Security plays a significant role in iPadOS. That’s also why the system lacks sideloading or installing apps from unofficial sources, which is given for macOS. If Apple wanted to bring iPadOS closer to macOS, it might be good to open up sideloading options.

Users wouldn’t be tied to the App Store and would have much more freedom, as would developers. But the issue is more complex. Across the community, there is a mix of opinions from those who would welcome sideloading with all ten hands while others reject it on principle.

For now, however, its arrival is virtually inevitable. The EU and the forthcoming legislative changes have a significant part to play in this. These should force sideloading onto iOS as well.

Working with windows

If there’s anything that iPad users need to improve within iPadOS, it’s traditional windowing. It’s this option that makes things noticeably easier and puts macOS at a distinct advantage. It allows us to open several apps and split them up as needed.

The iPadOS operating system tries to address this shortcoming in several ways. For example, it offers the option of splitting the screen (via Split Screen or Slide Over), but there are better methods than you might require. Another alternative is Stage Manager, but we’ll get to that a little later.

The ability to work with Windows would take the iPadOS operating system several steps further and bring the system closer to macOS overall. This has become the subject of graphic designers, who have developed concepts based on this potential change.

Better multitasking

The windowing above goes hand in hand with multitasking capabilities. As such, multitasking was virtually nonexistent within iPadOS until recently, that is, until Apple came out with a new feature called Stage Manager.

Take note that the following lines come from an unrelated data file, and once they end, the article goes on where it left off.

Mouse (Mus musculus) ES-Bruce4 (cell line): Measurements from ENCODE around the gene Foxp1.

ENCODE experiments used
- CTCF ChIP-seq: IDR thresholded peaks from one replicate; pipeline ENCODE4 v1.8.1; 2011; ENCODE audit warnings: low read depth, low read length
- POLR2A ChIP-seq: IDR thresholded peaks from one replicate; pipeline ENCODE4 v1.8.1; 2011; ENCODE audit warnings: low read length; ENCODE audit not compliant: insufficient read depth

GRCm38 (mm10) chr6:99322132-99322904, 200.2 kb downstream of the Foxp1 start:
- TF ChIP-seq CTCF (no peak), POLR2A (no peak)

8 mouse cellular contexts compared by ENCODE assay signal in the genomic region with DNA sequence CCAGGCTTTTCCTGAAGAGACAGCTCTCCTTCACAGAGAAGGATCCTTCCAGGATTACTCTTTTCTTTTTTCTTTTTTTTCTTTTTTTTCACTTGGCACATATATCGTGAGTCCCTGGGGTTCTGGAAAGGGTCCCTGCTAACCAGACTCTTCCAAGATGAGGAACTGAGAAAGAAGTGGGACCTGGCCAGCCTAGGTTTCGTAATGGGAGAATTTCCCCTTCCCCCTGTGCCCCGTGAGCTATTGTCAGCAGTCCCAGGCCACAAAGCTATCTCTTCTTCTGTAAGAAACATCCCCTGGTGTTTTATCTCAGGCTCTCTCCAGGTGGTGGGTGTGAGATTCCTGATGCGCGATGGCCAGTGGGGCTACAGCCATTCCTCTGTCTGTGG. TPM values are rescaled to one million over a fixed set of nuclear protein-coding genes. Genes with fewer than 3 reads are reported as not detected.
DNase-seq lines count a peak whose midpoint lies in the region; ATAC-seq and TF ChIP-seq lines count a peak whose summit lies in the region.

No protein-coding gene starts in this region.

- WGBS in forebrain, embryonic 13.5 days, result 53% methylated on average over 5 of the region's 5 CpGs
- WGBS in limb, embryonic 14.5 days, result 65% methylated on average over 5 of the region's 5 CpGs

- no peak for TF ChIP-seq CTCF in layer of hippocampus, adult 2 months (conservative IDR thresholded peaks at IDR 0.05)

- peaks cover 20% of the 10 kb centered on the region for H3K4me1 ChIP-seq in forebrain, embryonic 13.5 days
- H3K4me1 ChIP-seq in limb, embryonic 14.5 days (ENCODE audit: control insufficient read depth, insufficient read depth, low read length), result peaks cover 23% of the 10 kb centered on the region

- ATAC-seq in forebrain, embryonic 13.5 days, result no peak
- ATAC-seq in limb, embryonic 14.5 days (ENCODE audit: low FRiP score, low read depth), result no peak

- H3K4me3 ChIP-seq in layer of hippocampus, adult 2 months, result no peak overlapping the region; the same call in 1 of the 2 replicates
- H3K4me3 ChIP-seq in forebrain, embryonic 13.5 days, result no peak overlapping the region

It’s a relatively recent feature that only arrived in 2022 with the advent of iPadOS 16. Coincidentally, it also made its way to macOS, where it gained less popularity. On iPads, however, a much higher percentage of users use the new feature.

But there’s a reason for that, too – they have virtually no other option, so they have no choice but to make do with what’s available to them. If Apple were to learn how to work with Windows from macOS, it would be a good idea to work on multitasking.

Again, there are several options in this regard. The one that makes the most sense is Mission Control, which goes nicely with the windows mentioned above.

Do we have anything to look forward to?

However, we should approach these leaks and speculations with caution. It’s not that Apple people are entirely doubtful about the arrival of the 14.1″ iPad or the iPadOS change for larger models, as much as they wonder whether Apple will listen to users’ pleas and bring them what they have been calling for years.

After all, it is the famous Apple that is not very active in the field of iPads and does not hear the pleas of Apple users. Even if there is that significant shift forward, it’s still no guarantee that everyone will be happy.

It’s still possible that these options will only be unlocked for the most expensive tablets. The same was true with the arrival of the Stage Manager.